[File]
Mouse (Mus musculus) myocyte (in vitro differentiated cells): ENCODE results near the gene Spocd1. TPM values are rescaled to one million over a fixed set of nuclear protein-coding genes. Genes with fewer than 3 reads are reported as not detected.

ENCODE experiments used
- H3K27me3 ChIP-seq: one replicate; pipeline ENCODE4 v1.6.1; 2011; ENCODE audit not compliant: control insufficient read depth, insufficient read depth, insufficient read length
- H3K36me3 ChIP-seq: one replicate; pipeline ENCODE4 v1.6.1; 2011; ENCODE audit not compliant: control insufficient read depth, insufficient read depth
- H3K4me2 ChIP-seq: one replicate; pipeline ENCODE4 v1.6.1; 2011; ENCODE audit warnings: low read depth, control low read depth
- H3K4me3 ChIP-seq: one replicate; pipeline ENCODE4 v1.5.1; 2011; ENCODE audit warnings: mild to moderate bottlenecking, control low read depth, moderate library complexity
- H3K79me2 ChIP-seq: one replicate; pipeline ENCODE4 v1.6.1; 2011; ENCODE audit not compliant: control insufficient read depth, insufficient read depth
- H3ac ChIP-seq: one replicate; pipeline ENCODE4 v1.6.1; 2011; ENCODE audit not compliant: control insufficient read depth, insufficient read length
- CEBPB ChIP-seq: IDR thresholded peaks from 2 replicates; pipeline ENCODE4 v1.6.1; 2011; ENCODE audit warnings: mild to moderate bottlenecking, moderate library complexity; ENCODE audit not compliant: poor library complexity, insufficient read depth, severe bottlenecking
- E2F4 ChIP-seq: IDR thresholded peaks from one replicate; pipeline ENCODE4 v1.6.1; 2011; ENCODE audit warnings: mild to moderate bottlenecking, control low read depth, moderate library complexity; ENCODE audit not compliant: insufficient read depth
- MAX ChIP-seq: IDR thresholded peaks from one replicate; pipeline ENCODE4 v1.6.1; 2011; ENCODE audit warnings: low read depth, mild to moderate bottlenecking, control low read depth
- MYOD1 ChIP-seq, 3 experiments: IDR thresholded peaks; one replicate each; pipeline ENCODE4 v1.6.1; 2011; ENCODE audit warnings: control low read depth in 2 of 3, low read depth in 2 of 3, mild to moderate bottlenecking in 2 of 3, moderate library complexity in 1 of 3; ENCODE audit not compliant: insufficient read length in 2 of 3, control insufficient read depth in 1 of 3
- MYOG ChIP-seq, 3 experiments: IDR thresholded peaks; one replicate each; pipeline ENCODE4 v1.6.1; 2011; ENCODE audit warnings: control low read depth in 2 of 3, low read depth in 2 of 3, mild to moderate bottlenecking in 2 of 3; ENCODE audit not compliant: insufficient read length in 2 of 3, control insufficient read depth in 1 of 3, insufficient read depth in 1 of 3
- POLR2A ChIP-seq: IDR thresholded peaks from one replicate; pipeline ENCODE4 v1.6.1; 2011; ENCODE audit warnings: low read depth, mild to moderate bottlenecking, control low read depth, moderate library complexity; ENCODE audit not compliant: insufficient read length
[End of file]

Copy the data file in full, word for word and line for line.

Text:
Mouse (Mus musculus) myocyte (in vitro differentiated cells): ENCODE results near the gene Spocd1. TPM values are rescaled to one million over a fixed set of nuclear protein-coding genes. Genes with fewer than 3 reads are reported as not detected.

ENCODE experiments used
- H3K27me3 ChIP-seq: one replicate; pipeline ENCODE4 v1.6.1; 2011; ENCODE audit not compliant: control insufficient read depth, insufficient read depth, insufficient read length
- H3K36me3 ChIP-seq: one replicate; pipeline ENCODE4 v1.6.1; 2011; ENCODE audit not compliant: control insufficient read depth, insufficient read depth
- H3K4me2 ChIP-seq: one replicate; pipeline ENCODE4 v1.6.1; 2011; ENCODE audit warnings: low read depth, control low read depth
- H3K4me3 ChIP-seq: one replicate; pipeline ENCODE4 v1.5.1; 2011; ENCODE audit warnings: mild to moderate bottlenecking, control low read depth, moderate library complexity
- H3K79me2 ChIP-seq: one replicate; pipeline ENCODE4 v1.6.1; 2011; ENCODE audit not compliant: control insufficient read depth, insufficient read depth
- H3ac ChIP-seq: one replicate; pipeline ENCODE4 v1.6.1; 2011; ENCODE audit not compliant: control insufficient read depth, insufficient read length
- CEBPB ChIP-seq: IDR thresholded peaks from 2 replicates; pipeline ENCODE4 v1.6.1; 2011; ENCODE audit warnings: mild to moderate bottlenecking, moderate library complexity; ENCODE audit not compliant: poor library complexity, insufficient read depth, severe bottlenecking
- E2F4 ChIP-seq: IDR thresholded peaks from one replicate; pipeline ENCODE4 v1.6.1; 2011; ENCODE audit warnings: mild to moderate bottlenecking, control low read depth, moderate library complexity; ENCODE audit not compliant: insufficient read depth
- MAX ChIP-seq: IDR thresholded peaks from one replicate; pipeline ENCODE4 v1.6.1; 2011; ENCODE audit warnings: low read depth, mild to moderate bottlenecking, control low read depth
- MYOD1 ChIP-seq, 3 experiments: IDR thresholded peaks; one replicate each; pipeline ENCODE4 v1.6.1; 2011; ENCODE audit warnings: control low read depth in 2 of 3, low read depth in 2 of 3, mild to moderate bottlenecking in 2 of 3, moderate library complexity in 1 of 3; ENCODE audit not compliant: insufficient read length in 2 of 3, control insufficient read depth in 1 of 3
- MYOG ChIP-seq, 3 experiments: IDR thresholded peaks; one replicate each; pipeline ENCODE4 v1.6.1; 2011; ENCODE audit warnings: control low read depth in 2 of 3, low read depth in 2 of 3, mild to moderate bottlenecking in 2 of 3; ENCODE audit not compliant: insufficient read length in 2 of 3, control insufficient read depth in 1 of 3, insufficient read depth in 1 of 3
- POLR2A ChIP-seq: IDR thresholded peaks from one replicate; pipeline ENCODE4 v1.6.1; 2011; ENCODE audit warnings: low read depth, mild to moderate bottlenecking, control low read depth, moderate library complexity; ENCODE audit not compliant: insufficient read length